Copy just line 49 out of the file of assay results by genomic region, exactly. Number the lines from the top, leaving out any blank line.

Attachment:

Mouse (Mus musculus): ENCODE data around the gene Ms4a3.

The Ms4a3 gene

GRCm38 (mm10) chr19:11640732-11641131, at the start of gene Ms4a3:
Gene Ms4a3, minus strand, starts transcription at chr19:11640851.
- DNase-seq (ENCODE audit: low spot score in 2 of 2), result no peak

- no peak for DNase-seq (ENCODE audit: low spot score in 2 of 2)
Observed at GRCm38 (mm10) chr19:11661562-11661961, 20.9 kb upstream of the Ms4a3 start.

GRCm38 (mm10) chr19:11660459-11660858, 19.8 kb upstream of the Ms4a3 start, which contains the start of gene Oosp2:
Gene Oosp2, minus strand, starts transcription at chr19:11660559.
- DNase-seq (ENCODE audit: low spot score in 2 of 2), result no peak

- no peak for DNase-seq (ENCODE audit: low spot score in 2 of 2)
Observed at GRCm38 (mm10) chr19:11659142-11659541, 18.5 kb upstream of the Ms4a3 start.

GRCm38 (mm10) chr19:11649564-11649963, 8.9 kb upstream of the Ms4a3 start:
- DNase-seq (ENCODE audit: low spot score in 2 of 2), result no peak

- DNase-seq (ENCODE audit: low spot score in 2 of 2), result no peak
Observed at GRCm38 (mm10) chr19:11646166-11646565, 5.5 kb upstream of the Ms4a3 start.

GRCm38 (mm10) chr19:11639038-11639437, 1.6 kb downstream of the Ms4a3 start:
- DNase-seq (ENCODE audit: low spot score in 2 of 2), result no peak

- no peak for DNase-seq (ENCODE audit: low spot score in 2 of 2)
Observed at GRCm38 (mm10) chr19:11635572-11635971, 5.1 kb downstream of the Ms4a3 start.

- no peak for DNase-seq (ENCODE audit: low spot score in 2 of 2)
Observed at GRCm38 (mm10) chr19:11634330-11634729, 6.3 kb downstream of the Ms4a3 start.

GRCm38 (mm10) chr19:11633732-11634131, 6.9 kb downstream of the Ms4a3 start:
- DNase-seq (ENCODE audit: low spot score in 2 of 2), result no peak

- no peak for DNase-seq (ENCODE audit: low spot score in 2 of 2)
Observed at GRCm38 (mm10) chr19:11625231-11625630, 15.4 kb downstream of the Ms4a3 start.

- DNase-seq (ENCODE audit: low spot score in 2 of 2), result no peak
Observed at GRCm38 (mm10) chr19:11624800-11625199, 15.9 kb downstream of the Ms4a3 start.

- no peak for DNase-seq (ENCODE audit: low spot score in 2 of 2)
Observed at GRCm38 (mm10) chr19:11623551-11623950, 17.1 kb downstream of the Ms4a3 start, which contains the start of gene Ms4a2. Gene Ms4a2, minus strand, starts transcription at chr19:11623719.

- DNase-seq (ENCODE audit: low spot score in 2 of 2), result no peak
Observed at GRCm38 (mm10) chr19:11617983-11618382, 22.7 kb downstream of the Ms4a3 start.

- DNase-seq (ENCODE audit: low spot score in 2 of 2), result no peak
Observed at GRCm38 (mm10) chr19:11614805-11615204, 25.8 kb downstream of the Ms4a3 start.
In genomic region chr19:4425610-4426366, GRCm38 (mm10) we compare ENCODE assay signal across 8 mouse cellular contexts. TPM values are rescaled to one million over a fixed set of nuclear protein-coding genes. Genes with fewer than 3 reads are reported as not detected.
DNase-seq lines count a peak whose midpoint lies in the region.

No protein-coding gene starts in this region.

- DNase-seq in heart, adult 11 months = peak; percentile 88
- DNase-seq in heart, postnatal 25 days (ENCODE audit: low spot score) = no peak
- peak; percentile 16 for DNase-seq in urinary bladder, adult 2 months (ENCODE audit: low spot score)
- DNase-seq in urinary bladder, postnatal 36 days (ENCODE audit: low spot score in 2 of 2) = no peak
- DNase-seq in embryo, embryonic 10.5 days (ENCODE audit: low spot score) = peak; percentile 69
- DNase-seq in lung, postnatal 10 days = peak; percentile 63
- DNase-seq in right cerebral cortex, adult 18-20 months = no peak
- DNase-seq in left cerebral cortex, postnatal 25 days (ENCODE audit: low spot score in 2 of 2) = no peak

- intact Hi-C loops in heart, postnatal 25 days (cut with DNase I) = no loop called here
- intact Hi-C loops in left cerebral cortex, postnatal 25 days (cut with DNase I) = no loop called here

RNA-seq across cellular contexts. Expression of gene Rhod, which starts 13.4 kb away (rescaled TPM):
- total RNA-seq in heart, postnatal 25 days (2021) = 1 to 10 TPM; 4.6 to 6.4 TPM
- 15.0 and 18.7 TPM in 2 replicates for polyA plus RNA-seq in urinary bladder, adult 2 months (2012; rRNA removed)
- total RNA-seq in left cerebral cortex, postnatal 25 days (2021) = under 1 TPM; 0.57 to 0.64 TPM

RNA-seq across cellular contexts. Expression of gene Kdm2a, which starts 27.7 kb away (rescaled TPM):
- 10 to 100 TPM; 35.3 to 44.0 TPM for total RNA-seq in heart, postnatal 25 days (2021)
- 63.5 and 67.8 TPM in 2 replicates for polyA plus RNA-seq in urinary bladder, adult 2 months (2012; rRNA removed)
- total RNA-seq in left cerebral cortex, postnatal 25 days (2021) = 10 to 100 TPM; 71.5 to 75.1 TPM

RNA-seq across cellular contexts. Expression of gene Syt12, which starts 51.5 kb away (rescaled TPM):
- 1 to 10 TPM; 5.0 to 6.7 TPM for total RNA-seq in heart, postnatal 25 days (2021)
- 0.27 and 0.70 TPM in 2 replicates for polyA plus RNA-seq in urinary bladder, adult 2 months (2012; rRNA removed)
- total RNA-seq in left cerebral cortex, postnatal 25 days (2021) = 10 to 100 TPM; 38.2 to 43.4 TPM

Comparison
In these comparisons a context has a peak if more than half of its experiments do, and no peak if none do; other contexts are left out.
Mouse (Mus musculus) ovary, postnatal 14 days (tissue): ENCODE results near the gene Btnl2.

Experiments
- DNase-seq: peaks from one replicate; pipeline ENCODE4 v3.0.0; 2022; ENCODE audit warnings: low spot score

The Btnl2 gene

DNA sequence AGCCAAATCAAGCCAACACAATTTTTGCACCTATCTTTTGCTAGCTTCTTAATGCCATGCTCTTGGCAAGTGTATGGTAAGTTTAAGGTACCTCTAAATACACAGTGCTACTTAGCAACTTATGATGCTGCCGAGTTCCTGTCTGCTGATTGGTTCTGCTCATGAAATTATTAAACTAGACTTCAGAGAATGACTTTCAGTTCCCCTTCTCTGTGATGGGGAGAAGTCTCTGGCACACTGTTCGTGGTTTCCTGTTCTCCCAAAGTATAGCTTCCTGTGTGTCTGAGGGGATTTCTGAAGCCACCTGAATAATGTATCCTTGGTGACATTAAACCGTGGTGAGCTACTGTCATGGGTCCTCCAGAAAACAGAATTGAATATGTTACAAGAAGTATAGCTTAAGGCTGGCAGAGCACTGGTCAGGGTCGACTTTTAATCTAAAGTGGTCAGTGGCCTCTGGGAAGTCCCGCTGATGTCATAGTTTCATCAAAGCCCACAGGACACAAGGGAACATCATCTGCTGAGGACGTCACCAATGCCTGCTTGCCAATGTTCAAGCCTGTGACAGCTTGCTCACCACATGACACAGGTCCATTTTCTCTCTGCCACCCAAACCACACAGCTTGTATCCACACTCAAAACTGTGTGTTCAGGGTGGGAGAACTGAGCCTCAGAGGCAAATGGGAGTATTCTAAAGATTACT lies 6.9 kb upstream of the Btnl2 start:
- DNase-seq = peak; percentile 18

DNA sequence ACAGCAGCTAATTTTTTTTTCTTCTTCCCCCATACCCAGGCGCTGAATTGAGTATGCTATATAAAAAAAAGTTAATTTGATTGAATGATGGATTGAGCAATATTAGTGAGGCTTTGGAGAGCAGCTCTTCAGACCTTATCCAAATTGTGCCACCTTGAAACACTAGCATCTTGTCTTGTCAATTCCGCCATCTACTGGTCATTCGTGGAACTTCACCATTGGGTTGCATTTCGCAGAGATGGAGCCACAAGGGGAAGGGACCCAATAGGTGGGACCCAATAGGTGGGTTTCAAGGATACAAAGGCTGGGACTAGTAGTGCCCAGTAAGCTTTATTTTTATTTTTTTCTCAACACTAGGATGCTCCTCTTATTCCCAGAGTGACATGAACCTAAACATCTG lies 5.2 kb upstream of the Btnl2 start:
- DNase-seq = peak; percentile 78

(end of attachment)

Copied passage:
- total RNA-seq in heart, postnatal 25 days (2021) = 1 to 10 TPM; 4.6 to 6.4 TPM